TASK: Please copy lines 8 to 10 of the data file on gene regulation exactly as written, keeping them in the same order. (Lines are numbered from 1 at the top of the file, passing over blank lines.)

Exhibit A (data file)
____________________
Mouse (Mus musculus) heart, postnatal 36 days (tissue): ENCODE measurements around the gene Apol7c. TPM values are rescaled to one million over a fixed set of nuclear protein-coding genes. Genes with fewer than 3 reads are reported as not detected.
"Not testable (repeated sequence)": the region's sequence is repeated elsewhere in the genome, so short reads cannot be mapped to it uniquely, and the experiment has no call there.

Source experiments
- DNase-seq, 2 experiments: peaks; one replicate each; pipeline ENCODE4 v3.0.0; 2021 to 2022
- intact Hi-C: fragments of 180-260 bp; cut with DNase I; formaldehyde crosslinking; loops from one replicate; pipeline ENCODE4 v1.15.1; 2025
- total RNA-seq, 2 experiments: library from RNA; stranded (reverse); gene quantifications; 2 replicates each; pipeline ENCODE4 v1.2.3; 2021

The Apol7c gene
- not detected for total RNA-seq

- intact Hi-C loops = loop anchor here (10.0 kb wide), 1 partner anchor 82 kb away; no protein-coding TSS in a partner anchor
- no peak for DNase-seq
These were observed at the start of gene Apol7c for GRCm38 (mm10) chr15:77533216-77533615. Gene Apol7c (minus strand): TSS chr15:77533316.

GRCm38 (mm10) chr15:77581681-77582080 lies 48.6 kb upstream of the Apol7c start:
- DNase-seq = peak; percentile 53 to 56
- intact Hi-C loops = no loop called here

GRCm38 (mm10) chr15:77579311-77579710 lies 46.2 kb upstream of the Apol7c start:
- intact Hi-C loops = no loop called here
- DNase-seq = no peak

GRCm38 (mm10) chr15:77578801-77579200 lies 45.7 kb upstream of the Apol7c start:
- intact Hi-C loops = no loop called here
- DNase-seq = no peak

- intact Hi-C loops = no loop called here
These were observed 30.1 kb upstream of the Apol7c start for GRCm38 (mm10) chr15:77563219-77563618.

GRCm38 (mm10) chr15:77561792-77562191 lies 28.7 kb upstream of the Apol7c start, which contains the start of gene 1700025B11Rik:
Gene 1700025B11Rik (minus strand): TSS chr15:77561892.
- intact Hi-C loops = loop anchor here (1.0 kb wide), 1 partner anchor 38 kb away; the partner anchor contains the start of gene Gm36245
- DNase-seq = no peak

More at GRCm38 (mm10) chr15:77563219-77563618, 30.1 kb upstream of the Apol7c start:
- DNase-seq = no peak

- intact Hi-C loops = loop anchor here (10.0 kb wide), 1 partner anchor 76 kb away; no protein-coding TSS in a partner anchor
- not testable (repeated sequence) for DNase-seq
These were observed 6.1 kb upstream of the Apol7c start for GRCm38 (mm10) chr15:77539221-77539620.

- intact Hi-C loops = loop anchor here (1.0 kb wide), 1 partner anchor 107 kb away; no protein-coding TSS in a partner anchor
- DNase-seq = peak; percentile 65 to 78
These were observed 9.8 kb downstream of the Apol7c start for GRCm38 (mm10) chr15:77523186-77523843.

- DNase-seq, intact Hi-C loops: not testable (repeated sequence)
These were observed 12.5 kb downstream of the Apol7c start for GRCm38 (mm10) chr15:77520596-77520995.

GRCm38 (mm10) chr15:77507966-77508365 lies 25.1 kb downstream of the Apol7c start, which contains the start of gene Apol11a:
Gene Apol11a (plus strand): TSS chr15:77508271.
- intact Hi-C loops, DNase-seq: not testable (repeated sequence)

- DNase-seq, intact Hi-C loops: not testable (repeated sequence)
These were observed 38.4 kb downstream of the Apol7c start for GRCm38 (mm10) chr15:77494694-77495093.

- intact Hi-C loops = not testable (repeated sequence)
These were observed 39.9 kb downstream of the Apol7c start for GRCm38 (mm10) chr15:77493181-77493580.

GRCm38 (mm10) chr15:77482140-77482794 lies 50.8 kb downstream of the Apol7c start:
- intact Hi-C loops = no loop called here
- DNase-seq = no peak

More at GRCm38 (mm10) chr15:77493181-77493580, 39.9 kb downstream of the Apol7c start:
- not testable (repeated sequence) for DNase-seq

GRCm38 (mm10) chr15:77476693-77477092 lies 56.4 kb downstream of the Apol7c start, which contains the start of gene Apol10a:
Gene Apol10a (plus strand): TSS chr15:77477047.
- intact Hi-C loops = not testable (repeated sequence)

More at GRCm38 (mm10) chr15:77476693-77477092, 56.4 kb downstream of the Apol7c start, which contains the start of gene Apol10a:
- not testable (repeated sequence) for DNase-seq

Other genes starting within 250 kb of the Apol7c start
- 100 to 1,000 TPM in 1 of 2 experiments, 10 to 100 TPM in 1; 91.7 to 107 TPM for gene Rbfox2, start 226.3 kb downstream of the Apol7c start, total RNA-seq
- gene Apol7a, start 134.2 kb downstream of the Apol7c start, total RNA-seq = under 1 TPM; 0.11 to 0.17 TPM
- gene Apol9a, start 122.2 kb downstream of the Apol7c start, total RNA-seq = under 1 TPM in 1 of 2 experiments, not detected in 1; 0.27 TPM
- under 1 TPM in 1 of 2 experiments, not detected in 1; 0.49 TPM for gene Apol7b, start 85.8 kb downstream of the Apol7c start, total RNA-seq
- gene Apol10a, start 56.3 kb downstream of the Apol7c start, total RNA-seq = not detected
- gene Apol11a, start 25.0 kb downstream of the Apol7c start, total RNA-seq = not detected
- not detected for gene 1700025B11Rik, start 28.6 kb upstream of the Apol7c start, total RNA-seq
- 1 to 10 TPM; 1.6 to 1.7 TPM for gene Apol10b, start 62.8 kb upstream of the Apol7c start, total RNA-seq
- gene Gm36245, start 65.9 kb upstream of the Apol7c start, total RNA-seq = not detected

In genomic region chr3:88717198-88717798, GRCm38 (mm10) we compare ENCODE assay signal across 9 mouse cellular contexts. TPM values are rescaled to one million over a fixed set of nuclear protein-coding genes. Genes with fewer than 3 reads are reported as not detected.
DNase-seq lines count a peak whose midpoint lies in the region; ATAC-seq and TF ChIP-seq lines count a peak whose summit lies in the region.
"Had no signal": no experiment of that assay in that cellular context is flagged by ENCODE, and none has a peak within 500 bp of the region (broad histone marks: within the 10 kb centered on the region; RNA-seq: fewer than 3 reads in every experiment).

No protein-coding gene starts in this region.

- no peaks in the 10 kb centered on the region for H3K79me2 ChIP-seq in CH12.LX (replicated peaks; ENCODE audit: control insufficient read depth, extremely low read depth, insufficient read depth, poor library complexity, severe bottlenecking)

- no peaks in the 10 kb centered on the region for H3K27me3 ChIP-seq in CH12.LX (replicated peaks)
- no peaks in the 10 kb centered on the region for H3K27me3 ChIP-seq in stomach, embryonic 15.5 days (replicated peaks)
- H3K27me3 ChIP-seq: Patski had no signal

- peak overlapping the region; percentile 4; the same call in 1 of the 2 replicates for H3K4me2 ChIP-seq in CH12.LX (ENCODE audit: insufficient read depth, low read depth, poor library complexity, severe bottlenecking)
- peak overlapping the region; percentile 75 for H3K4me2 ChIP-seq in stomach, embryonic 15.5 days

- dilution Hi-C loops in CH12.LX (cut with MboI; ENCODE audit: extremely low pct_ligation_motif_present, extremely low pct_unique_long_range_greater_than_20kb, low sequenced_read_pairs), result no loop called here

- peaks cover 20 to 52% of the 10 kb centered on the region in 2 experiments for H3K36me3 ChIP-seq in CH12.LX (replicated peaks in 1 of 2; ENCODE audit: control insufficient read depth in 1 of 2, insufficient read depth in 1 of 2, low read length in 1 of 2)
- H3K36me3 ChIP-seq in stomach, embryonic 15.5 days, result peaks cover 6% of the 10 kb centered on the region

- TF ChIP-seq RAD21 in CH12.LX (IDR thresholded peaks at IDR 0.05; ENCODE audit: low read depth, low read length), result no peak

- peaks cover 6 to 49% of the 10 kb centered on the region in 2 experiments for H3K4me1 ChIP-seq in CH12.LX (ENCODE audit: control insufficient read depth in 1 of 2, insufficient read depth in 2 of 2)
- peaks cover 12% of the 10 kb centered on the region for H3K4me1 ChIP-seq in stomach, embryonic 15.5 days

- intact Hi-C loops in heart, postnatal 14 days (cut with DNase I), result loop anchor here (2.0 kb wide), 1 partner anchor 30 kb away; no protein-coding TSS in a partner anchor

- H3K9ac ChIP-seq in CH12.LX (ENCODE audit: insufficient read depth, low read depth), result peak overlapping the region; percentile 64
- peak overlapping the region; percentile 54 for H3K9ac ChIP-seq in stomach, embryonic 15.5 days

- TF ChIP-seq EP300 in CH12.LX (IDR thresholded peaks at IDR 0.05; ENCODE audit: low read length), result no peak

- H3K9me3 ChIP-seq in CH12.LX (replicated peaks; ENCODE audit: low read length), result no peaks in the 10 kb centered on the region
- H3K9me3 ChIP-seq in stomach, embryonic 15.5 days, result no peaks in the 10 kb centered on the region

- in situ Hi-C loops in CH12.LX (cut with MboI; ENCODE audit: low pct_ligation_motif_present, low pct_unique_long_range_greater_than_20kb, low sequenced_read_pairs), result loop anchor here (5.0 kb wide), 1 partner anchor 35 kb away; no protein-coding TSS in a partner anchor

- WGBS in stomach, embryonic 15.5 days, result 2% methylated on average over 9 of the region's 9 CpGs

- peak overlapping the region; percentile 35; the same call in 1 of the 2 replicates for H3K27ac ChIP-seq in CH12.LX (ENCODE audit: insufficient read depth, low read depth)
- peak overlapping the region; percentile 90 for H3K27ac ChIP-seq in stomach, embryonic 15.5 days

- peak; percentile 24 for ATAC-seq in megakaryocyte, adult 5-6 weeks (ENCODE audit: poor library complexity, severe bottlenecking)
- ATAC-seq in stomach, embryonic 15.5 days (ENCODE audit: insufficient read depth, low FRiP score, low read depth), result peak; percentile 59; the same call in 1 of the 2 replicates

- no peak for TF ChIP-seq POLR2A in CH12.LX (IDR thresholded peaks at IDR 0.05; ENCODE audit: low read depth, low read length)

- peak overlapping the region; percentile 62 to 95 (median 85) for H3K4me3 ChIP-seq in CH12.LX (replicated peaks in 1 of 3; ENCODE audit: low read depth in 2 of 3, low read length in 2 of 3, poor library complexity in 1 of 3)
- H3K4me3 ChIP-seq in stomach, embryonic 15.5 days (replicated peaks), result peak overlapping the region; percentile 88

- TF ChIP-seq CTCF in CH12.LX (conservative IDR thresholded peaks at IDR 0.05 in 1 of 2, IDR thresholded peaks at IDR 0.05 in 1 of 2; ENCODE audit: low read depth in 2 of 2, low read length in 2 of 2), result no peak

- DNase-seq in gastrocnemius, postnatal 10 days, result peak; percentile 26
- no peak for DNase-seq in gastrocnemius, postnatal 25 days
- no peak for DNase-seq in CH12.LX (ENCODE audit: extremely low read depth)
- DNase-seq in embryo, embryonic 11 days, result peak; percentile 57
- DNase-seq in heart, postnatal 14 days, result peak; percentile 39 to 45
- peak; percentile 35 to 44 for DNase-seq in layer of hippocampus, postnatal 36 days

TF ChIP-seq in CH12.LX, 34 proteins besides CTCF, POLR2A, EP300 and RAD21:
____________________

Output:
- not detected for total RNA-seq

- intact Hi-C loops = loop anchor here (10.0 kb wide), 1 partner anchor 82 kb away; no protein-coding TSS in a partner anchor
- no peak for DNase-seq